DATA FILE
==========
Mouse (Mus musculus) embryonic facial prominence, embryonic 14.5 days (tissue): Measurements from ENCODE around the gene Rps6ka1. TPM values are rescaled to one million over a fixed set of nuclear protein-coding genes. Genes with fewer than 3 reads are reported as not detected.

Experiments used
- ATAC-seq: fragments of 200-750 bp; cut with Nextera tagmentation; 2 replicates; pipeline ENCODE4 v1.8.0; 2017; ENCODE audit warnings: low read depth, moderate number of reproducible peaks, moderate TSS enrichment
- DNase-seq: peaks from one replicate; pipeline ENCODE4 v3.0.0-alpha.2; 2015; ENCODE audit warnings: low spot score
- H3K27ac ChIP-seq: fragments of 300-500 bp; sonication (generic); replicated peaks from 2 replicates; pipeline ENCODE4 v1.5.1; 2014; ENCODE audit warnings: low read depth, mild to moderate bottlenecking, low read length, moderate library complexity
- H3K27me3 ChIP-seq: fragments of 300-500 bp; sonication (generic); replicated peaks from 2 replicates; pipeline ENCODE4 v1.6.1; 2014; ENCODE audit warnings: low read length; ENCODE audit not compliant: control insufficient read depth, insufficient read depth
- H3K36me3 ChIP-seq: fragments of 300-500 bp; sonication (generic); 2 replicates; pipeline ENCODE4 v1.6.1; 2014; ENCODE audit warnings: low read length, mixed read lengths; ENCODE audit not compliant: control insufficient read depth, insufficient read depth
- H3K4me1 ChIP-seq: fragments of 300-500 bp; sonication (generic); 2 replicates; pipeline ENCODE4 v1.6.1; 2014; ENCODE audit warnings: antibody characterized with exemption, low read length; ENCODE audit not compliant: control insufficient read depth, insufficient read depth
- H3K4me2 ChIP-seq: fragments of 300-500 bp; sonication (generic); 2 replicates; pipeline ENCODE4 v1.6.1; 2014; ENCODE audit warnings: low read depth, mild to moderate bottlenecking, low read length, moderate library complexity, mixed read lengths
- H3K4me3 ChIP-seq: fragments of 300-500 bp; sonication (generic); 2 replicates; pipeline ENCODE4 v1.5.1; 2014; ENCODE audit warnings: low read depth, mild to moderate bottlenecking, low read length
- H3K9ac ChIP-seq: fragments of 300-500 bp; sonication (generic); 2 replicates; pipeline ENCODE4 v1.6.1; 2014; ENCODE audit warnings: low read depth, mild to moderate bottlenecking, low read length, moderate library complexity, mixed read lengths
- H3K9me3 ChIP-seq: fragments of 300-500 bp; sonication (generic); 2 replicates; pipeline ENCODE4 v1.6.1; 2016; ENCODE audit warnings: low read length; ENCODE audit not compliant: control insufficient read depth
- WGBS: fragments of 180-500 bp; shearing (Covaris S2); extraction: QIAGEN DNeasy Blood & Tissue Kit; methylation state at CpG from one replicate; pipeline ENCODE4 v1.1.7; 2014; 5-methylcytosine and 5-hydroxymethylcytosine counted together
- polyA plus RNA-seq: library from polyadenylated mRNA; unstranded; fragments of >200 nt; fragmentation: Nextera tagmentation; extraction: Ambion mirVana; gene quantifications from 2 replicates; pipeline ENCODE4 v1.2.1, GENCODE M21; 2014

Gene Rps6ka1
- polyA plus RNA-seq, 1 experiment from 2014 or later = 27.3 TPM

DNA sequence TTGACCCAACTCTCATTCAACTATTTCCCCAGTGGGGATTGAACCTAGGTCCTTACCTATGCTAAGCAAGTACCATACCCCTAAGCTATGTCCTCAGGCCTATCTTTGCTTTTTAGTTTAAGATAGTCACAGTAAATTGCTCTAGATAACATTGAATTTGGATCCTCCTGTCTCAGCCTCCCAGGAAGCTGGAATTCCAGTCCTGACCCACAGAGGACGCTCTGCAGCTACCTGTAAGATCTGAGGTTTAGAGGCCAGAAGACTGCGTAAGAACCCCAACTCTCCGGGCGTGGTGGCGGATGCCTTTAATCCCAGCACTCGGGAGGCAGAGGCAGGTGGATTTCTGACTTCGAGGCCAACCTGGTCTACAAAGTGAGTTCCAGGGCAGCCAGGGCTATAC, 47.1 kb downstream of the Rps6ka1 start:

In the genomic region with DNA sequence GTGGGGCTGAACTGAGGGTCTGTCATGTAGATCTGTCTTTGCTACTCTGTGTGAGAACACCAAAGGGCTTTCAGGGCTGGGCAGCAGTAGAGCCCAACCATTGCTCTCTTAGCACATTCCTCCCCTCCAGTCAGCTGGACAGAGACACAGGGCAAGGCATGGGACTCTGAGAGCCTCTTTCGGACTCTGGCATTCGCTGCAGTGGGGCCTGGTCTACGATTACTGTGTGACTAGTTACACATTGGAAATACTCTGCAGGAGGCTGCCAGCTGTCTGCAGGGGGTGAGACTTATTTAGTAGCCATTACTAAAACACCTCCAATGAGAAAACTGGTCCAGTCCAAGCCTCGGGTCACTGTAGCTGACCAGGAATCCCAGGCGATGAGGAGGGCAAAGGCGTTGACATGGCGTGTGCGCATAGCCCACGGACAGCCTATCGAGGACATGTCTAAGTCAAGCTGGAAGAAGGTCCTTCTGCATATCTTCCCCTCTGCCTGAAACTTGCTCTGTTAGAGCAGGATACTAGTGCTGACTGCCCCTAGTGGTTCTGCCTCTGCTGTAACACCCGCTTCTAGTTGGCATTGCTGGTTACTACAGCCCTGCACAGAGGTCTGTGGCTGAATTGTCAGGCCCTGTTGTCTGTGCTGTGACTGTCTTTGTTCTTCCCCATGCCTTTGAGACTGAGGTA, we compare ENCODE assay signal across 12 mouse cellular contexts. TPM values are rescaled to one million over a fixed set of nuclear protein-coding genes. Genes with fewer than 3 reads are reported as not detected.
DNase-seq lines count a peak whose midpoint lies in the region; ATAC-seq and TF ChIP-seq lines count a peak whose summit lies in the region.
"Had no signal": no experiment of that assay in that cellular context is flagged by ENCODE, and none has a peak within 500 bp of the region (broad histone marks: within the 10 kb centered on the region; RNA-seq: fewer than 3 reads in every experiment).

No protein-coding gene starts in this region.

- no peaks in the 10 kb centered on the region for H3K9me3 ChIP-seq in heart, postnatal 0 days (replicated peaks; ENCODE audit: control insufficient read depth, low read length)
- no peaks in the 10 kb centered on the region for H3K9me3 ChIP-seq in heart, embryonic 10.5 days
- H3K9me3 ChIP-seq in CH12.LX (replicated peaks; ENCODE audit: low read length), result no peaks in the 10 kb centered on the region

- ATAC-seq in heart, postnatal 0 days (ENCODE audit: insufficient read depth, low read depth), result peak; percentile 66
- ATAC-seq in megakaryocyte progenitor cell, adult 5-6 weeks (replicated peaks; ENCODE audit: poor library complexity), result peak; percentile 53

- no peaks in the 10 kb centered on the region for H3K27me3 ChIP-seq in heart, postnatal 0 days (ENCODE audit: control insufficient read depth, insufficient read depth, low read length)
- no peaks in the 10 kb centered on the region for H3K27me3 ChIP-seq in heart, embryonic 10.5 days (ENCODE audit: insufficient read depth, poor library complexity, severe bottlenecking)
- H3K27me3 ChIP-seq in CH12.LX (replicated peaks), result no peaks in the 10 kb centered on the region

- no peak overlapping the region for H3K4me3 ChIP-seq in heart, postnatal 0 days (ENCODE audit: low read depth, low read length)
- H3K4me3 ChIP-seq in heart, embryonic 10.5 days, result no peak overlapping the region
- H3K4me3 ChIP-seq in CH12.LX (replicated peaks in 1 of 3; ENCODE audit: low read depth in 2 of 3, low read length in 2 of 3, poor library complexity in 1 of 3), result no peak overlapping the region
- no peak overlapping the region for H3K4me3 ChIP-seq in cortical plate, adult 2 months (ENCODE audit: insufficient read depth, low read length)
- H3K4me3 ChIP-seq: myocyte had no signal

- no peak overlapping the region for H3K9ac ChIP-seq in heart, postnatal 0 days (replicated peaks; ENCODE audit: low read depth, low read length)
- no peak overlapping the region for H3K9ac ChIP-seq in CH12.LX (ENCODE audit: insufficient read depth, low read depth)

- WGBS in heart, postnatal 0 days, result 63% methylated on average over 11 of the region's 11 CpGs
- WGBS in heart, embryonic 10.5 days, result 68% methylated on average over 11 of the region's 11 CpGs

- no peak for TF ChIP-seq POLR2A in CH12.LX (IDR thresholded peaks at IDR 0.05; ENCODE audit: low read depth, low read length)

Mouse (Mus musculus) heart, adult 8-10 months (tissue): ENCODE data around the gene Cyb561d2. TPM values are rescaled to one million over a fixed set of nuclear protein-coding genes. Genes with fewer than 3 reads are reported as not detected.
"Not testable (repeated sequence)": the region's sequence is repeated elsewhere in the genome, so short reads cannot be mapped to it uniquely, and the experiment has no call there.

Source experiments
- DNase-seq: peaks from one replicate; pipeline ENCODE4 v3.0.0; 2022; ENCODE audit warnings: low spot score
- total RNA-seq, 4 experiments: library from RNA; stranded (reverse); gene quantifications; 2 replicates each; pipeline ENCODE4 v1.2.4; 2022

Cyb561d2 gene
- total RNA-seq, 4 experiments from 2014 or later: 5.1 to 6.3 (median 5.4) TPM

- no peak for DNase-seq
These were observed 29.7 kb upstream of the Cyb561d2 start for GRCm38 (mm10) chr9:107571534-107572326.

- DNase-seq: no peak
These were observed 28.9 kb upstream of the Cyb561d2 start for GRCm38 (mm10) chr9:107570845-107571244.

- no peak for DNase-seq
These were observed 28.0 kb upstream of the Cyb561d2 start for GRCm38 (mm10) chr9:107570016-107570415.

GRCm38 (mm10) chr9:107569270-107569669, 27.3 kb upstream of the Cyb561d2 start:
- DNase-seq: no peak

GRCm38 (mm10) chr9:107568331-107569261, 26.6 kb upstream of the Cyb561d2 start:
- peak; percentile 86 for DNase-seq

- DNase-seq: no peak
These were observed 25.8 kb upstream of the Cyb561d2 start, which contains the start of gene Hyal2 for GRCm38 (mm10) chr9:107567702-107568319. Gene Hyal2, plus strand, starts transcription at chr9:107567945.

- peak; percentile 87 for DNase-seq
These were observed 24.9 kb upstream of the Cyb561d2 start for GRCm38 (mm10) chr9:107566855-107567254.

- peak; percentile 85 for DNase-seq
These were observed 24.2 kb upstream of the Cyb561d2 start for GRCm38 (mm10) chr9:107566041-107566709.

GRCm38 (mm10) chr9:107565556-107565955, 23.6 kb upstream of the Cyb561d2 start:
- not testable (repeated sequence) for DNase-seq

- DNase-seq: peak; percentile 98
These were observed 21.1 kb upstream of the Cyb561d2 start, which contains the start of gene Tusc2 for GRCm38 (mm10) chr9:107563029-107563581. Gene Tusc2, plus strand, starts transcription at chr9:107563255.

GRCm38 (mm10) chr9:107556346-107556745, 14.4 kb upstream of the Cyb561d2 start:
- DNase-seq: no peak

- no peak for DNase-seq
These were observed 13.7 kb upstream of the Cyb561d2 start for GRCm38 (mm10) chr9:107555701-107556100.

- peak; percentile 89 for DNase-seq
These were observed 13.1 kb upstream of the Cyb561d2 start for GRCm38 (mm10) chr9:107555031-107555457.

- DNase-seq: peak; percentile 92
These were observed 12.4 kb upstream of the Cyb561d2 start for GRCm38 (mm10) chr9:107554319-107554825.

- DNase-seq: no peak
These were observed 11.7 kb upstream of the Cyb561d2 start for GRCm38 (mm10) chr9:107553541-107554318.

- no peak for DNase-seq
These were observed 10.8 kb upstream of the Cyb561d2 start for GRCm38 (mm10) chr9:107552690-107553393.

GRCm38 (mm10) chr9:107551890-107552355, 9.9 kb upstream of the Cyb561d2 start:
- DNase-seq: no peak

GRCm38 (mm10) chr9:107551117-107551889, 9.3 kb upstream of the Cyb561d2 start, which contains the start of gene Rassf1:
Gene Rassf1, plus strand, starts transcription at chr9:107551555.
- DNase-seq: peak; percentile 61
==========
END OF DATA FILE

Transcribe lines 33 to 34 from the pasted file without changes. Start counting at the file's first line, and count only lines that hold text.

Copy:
- no peak overlapping the region for H3K4me3 ChIP-seq in cortical plate, adult 2 months (ENCODE audit: insufficient read depth, low read length)
- H3K4me3 ChIP-seq: myocyte had no signal